Probe Report Exposes Sports Authority - CEO, Adorkor Fingered
5/9/2012 9:05:21 AM -
Erasmus Adorkor - indicted A committee that probed Ghana’s participation in the 2011 All Africa Games in Maputo has indicted the two topmost officers of the National Sports Council (NSC) for corruption, lack of diligence and sound judgement in some decisions and actions taken which
resulted in huge financial losses to the state.
The probe report, which is currently sitting on the desk of Youth and Sports Minister, Clement Kofi Humado, called for a “roots-and-branch shake-up” of the Sports Council because of “managerial incompetence, institutionalised corruption and organisational rot”.
It also wants the government to take steps to ensure proper utilisation of money budgeted for sports because large portions are diverted into areas not originally intended for.
Following a myraid of problems encountered by Ghana’s delegation before and during the Maputo Games, a six-member committee chaired by Nii Adotey Din Barimah I and comprised other members like athletics chief Prof Francis Dodoo,Ben Ohene-Ayeh of SWAG, Kevin Antiarku, Randy Abbey and David Adjem was appointed by the Sports Mnistry to probe Ghana’s general preparations and related matters. On May 12 the committee presented it’s findings, 75-page report to the Minister for his perusal and subsequent action.
The report held acting CEO of the NSC, Worlanyo Agra, and his second-in-command, Erasmus Adorkor, liable for many of the problems encountered by Ghana’s contingent before and during the Games. Mr Agra was accused of not only supervising the organisational rot within the country’s central sports governing body, but also for acting in contravention of the country’s Procurement Act, by undermining existing administrative structures and processes, and single-handedly awarding contracts in excess of GH¢840,000.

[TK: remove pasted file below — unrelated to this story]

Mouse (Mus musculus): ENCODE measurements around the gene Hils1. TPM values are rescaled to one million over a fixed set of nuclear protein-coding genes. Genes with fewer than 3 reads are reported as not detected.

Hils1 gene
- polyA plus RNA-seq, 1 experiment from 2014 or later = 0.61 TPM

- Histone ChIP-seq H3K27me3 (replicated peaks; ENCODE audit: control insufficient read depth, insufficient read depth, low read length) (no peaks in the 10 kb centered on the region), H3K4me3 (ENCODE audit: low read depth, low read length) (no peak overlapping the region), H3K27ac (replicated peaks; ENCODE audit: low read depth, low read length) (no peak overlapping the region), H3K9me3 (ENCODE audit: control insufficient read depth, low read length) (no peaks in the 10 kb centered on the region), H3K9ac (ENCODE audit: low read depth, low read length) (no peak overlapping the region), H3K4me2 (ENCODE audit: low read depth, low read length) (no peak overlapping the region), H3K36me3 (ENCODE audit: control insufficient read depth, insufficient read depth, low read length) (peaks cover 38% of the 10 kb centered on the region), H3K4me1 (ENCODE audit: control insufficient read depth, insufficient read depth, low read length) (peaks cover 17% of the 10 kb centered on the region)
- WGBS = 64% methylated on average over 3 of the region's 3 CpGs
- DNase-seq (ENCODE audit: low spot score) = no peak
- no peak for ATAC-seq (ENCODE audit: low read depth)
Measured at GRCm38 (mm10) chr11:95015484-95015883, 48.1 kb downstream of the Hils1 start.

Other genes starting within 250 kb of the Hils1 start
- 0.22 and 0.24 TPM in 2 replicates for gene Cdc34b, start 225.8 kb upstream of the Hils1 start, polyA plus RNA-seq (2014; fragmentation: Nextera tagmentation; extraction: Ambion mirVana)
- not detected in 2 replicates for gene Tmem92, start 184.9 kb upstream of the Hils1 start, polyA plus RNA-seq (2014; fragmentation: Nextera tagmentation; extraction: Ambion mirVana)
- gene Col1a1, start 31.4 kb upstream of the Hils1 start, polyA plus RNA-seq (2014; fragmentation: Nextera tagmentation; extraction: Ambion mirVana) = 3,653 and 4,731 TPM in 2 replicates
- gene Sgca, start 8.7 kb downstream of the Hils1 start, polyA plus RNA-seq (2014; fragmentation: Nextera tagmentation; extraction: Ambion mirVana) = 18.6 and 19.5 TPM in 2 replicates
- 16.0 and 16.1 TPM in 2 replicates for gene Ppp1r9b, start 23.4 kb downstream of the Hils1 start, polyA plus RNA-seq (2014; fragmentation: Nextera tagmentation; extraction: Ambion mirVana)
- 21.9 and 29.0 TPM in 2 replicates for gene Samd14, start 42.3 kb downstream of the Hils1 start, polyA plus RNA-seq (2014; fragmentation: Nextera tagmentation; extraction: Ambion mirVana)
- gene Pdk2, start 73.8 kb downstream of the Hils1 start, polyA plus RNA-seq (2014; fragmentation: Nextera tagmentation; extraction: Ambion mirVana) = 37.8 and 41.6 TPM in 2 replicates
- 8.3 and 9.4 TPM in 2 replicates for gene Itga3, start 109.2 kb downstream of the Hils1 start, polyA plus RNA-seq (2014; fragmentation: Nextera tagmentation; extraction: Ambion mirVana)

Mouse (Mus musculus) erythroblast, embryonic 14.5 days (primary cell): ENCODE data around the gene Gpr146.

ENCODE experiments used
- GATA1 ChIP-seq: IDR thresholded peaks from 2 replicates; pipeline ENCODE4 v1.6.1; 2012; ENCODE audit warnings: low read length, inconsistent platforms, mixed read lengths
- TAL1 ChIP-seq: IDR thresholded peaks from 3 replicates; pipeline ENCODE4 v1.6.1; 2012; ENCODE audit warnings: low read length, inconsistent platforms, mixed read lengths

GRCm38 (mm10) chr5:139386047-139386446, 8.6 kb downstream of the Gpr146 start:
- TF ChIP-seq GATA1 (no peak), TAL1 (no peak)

“The Chief Executive Officer, in almost all the contractual and financial transactions, made decisions and expected his subordinates to carry out his instructions without putting these decisions in writing in the form of memos, as is the standard practice in the public service,” stated the seven-page Summary of Findings.
Mr Adorkor, who is the Chief Sports Development officer of the Council, was Ghana’s Chef de Mission at the Games.
He was indicted by the probe report for engaging in “unnecessary and needless spending”, and negligence which led to financial losses.
Flight problems, airport protocol lapses, accreditation difficulties encountered by Ghana’s contingent and non-utilisation of funds, among other charges, were laid at the doorstep of Mr Adorkor whose “sins” included engaging in unnecessary spending on visa fees, feeding and accommodation crisis Ghana encountered in Maputo. He also allegedly withheld vital information which he needed to share with athletes.
For example, Ghana’s contingent could not fully participate in the opening and closing ceremonies of the Games because of late delivery by of suits ordered for use by Ghana. Of the 205 suits ordered, only 70 were delivered by Kwashie Tailors and Dry Cleaners before Ghana’s delegation left for Maputo, with the rest delivered one long month after the Games ended.
The report stated that Mr Adorkor should be held liable for a missing $32,100 which was meant to be paid as participating fees of Ghana’s Black Meteors and Black Princesses at the Games but which was not properly accounted for.
Lack of internal audit control and poor auditing were identified as some of the weaknesses of the Council’s which led to over invoicing, non-utilization of funds, overspending of budgets.
The Committee implicated the audit department of the Council in some of the fraudulent practices uncovered, as it noted that most of the documentation that were tendered in evidence all bore stamps of approval of the acting Internal Auditor whose unit was described as “part of a disorganised system”.
The probe findings stated that the Council obtained money from government to pay per diem allowances for the Ghanaian contingent for 22 days but they [athletes and officiasls] were paid for 18 days. And of GH¢356,725 approved for the purchase of general kitting for athletes and officials, not a pesewa was expended and it left Ghana at the games without appropriate branded uniforms.